Old Boats Sunk To Create Artificial Reef

Unused boats were sunk to create an artificial reef site off the coast of Little Egg Harbor. (Photo courtesy Stockton University)

  LITTLE EGG HARBOR – Old boats that were not being used anymore were given a new function – as part of an artificial reef system that will help preserve the shore’s environment.

  According to an article by Stockton University news, a tugboat, push boat and barge were sunk on an artificial reef site in Little Egg Harbor.

  Stockton University Marine Field Station Director Steve Evert observed the sinking of three boats for two hours. He was joined by several students in monitoring marine life that will be drawn to the reef habitat.

  The first boat to go down was a push boat, then a 140-foot barge and finally a tug boat with boat horns blaring as a tribute to its sinking.

  The primary sponsor of the Stockton University project is Atlantic Shores Offshore Wind, LLC, in a partnership between Shell New Energies US LLC and EDF Renewables North America. The Beach Haven Charter Fishing Association and its junior mate program coordinated a fundraising effort to buy each of the boats. 

Photo courtesy Stockton University

  According to the article by Stockton University, Evert said that through providing training for students the project would serve as a workforce development tool for the university’s hydrography program.

  The hydrographic consulting firm ECHO81 along with R2 Sonic, a multibeam sonar manufacturer, are providing instrumentation, guidance and data collection protocols to the University’s researchers that will be seeing out images in the months to come.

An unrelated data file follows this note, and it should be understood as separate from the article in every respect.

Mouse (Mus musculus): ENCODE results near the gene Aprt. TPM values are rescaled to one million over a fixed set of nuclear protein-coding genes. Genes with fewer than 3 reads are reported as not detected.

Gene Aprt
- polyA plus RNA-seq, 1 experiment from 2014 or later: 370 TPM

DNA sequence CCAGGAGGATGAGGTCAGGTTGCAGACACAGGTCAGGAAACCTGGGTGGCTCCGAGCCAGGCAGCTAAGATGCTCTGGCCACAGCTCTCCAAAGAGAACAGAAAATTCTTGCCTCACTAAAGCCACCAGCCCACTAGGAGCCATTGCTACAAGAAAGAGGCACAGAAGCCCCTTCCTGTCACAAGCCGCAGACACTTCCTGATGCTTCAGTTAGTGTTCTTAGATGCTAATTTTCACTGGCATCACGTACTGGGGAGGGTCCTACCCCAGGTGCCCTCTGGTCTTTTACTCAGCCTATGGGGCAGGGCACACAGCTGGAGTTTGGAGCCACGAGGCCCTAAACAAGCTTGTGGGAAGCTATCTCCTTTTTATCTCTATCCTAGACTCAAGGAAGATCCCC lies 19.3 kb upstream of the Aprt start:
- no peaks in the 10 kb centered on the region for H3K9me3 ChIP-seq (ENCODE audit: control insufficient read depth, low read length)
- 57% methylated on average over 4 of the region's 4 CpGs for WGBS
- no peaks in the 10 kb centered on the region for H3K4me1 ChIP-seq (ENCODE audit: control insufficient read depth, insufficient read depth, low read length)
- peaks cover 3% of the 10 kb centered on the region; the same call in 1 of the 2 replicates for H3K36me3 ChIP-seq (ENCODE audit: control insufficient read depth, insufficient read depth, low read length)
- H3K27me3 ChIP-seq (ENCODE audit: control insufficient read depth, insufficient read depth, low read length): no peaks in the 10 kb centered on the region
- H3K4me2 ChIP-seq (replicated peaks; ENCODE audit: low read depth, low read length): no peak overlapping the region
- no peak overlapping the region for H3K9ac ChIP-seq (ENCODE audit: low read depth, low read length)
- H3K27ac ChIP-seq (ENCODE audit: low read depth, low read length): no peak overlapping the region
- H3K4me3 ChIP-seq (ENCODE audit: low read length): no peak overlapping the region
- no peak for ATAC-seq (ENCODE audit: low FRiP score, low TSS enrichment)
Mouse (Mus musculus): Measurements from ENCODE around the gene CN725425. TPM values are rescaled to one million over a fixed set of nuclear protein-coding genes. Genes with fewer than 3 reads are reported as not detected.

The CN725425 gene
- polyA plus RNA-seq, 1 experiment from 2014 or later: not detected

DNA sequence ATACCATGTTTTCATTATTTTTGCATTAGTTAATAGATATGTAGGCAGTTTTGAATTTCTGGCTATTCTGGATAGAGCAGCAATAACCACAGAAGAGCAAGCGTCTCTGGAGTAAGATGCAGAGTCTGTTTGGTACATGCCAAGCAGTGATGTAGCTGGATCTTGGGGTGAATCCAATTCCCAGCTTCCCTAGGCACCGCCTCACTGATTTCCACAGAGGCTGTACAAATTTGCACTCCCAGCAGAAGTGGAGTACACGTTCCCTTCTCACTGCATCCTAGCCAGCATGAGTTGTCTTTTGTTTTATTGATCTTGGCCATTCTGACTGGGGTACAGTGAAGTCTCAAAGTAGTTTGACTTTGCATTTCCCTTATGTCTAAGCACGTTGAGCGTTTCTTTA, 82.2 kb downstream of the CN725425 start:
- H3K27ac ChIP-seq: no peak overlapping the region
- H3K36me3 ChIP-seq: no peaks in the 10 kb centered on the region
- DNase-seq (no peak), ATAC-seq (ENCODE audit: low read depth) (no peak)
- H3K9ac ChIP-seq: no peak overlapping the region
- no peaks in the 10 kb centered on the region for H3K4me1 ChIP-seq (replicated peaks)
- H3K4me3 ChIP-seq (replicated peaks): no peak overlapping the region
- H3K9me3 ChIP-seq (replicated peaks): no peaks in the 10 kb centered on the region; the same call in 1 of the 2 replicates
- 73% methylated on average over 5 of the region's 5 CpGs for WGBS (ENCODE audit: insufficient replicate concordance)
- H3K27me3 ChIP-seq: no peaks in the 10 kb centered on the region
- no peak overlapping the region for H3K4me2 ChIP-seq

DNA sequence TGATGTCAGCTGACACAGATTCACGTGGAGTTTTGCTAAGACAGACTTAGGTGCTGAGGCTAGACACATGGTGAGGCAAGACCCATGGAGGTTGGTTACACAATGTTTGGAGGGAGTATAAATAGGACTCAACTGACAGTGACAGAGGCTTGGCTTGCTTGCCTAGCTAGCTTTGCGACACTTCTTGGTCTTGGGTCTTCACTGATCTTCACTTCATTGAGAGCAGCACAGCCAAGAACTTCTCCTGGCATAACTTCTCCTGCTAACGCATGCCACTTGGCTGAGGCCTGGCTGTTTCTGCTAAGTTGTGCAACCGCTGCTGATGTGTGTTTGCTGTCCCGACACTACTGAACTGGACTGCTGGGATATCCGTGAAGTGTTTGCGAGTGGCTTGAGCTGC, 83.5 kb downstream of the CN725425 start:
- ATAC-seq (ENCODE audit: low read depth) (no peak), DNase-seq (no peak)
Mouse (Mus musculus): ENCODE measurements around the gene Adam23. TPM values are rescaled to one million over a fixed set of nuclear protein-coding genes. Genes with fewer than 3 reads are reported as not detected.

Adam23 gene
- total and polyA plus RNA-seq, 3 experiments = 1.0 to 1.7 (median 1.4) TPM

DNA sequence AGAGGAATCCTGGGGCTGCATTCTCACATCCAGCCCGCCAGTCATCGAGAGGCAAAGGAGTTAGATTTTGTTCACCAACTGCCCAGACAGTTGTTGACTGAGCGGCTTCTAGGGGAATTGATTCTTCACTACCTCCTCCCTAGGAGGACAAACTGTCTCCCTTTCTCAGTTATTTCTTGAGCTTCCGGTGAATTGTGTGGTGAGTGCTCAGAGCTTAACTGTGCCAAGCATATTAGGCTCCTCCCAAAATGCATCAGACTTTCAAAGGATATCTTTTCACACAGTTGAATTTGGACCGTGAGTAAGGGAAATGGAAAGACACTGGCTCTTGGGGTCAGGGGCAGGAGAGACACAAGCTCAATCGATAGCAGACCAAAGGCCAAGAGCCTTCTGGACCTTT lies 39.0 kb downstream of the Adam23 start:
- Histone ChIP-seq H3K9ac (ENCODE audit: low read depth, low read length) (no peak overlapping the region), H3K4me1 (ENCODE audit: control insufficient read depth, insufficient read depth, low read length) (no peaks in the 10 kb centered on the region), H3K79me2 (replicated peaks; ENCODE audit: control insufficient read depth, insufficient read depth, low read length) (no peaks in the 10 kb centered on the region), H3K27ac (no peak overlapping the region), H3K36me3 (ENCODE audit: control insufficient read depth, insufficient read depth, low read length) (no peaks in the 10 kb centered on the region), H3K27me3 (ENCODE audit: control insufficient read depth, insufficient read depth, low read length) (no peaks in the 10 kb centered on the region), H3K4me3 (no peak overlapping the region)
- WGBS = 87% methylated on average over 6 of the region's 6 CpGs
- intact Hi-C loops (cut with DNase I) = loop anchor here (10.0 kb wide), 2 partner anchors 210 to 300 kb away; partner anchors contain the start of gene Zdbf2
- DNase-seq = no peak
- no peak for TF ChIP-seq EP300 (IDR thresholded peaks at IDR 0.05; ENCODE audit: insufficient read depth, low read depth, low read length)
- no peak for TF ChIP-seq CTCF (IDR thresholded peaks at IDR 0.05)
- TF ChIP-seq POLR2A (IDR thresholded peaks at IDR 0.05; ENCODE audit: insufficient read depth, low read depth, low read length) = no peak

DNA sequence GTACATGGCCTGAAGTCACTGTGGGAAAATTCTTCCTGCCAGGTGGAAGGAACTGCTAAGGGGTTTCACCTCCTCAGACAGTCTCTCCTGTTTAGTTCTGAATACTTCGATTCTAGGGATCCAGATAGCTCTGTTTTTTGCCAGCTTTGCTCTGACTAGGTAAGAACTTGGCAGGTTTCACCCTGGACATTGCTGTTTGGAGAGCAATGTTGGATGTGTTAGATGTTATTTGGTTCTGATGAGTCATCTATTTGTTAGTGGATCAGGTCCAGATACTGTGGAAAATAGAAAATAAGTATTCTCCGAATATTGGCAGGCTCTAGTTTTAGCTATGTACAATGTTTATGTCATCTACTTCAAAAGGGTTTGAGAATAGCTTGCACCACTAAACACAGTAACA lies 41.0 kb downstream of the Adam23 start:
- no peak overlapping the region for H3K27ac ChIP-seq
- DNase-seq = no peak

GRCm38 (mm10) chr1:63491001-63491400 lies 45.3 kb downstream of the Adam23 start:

Those images will include sonar scans of the ocean floor surrounding the reef sit and will also allow for a visual of how the sunken boats are positioned according to Evert. A current image has revealed that both smaller craft are lying beside the larger barge.

  Stockton University Marine Science Associate Professor Mark Sullivan, will be working with students in scrutinizing the underwater footage. He was previously involved with research led by Peter Straub, who currently serves as dean of the School of Natural Sciences and Mathematics, that collected ROV video data and helped to identify different species that use the Little Egg reef site as habitat.

  Among those observing the reefing process were Bill Figley, the retired reef coordinator for the New Jersey Division of Fish & Wildlife, and John Lewis, president of the Beach Haven Charter Fishing Association. They watched from the deck of the R/V Petrel.

Photo courtesy Stockton University

  The boats sank on January 14 and joined dredge rock, cables, concrete, and heavy steel military vehicles. The reefs create a habitat and a location for recreational fishing and diving. It also gives sea bass and fluke and other species of fish a purpose for staying around the area. This all helps to support the local coastal tourism economy.

  Ocean County Business Development and Tourism Division Director Dana Lancellotti wants all tourism partners in the county to be aware about local efforts regarding an important environmental program.

  She noted the “recent progress made in the much-anticipated reef replenishment project.  This effort has been so very long in the making and our friends at the Beach Haven Charter Fishing Association and their Junior Mates have worked tirelessly to help raise the funds needed to make it happen.”

  Lancellotti added, “imagine how awesome this educational experience is for the students who get to observe and study the development of a new underwater habitat and the sea life that flourishes as a result.”